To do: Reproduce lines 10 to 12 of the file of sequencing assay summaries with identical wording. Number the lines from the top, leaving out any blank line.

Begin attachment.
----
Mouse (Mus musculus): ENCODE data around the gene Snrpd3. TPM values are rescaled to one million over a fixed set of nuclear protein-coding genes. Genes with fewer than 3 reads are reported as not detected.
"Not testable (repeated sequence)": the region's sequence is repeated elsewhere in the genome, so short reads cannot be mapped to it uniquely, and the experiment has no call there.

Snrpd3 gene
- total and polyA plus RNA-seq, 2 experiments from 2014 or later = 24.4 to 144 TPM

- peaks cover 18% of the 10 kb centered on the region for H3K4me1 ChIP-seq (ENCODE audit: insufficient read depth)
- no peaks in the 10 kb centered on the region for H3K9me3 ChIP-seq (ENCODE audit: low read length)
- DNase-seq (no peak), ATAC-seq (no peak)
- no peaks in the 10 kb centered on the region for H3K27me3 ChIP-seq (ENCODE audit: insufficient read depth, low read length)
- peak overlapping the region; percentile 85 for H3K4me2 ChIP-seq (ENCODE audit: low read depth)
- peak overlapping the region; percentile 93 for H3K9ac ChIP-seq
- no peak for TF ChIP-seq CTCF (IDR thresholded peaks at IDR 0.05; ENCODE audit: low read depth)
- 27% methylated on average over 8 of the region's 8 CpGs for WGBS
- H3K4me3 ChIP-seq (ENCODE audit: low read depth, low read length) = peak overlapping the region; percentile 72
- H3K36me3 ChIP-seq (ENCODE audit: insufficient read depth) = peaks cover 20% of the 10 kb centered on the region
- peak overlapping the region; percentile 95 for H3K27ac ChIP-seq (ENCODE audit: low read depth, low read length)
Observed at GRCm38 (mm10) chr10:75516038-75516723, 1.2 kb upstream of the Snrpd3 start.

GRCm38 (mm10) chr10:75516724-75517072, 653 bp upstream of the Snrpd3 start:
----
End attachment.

- peak overlapping the region; percentile 93 for H3K9ac ChIP-seq
- no peak for TF ChIP-seq CTCF (IDR thresholded peaks at IDR 0.05; ENCODE audit: low read depth)
- 27% methylated on average over 8 of the region's 8 CpGs for WGBS